I was converted by Haitian Eucharistic hymns.
Of course, there is a good deal more to the story than that, but the statement is nonetheless true – especially if one considers the conversion process (which never really ends) to contain many conversions, big and small, along the way. And my first conversion in relation to the Catholic Church was the gradual realization that something bigger than I knew was going on in the liturgy, and particularly in the Eucharist. It was the hymnody that first drew me to that Catholic parish in rural Haiti starting on its feast day (which I’ve written about here), and after several months of singing those communion hymns about the real and living presence of Christ in the Eucharist, I found to my surprise that I believed them.
This realization came to a head on the feast of Corpus Christi, which in the francophone world is known as “Fête Dieu.” More literally (and somewhat awkwardly), this can translate as “God Day,” a moniker that had me confused until I heard the priest say that it was the feast of the body and blood of Christ. That day, I participated in a Eucharistic procession before I had even heard the term. The town’s many Catholic households had decorated their cactus fences with colorful drapes, and certain houses along the way had altars set up for adoration. As we alternately processed through town and knelt before the Blessed Sacrament, we sang literally every Eucharistic hymn in the book. I found the whole thing very moving as I pondered this vast mystery I was discovering, brought out in these songs mostly composed by Haitian priests and containing some pretty substantial sacramental theology. I remember in a particular moment, when we had stopped at one of the decorated houses, being newly struck by a line I had heard before about being gathered by Christ into one family and one race. Outside of that context, this may sound like a bit of a cliché, but in a place where my own racial distinction was being called to my attention multiple times a day, it meant something – especially as it was consistent with my experience of the liturgy and even outside it among those who were being fed by it: I was human there; I was a member of the Body; I was (at least in that hour) one of them.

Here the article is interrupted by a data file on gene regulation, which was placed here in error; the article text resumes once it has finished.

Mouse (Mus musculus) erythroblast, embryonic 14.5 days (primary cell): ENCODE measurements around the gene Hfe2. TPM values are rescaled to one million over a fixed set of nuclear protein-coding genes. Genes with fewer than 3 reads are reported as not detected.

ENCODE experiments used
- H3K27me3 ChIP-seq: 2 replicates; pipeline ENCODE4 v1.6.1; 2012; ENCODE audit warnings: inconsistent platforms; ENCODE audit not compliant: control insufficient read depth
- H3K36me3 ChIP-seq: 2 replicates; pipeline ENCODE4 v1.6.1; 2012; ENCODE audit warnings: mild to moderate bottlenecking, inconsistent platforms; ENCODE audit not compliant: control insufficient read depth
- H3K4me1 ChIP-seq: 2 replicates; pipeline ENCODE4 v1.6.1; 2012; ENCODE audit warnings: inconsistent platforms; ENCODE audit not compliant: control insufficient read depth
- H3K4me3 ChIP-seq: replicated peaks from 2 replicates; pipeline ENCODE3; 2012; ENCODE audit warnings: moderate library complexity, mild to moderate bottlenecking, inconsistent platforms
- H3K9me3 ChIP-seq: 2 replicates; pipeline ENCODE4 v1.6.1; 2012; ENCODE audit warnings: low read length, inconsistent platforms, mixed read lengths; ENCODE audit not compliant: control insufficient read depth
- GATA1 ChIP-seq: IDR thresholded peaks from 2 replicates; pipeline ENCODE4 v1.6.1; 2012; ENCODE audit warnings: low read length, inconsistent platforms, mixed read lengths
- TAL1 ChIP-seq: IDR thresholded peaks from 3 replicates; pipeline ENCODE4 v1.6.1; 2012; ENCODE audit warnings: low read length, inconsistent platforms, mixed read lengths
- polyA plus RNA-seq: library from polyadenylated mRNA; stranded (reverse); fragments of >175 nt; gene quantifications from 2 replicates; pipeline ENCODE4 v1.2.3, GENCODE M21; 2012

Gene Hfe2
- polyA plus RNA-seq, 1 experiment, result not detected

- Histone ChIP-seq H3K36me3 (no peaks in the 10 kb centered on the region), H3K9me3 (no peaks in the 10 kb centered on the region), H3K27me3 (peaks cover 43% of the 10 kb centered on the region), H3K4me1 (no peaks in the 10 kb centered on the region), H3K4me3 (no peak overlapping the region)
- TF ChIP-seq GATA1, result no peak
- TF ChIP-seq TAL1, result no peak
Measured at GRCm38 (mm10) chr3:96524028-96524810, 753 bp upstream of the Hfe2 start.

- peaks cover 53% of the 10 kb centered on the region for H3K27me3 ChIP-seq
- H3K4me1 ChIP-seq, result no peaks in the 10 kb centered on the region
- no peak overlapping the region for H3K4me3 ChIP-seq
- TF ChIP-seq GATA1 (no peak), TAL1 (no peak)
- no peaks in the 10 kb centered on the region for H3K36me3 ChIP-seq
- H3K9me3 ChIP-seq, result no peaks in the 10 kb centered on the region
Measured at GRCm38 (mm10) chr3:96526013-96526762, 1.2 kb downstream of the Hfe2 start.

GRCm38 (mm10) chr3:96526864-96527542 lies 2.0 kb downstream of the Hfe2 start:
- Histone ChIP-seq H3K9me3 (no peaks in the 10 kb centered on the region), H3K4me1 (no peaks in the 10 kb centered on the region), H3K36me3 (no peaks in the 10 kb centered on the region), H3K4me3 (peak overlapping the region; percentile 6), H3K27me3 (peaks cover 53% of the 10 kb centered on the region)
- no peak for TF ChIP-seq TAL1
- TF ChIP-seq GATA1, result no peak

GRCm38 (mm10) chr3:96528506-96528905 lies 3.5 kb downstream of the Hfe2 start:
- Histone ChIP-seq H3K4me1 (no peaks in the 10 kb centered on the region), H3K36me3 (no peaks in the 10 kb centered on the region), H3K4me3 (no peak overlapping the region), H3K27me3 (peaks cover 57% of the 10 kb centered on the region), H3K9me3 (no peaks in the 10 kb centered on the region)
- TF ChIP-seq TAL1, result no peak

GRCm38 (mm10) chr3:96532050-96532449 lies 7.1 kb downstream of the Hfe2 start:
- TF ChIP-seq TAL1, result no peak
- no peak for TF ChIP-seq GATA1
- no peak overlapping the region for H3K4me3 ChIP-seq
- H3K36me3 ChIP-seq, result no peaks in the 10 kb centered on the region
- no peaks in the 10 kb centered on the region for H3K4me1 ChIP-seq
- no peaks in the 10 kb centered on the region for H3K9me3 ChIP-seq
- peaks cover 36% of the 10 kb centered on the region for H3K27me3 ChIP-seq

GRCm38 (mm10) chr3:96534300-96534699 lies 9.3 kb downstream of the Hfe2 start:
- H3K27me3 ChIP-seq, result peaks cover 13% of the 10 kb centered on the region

Even after experiencing a graduate-level mystagogy in which I encountered all kinds of heavy-duty Eucharistic theology from Karl Rahner to Thomas Aquinas to the earliest liturgies of the ancient Church, I am all the more amazed by the well-developed and well-rounded sacramentality I still see in those Haitian communion hymns that first introduced me to Christ in the Eucharist. Maybe because I find certain things easier to believe when sung, these songs that were substantial enough to speak to my rational mind also proved to be an accessible in-road to a sacramental theology that was new to me. I couldn’t have found a better catechesis if I’d tried.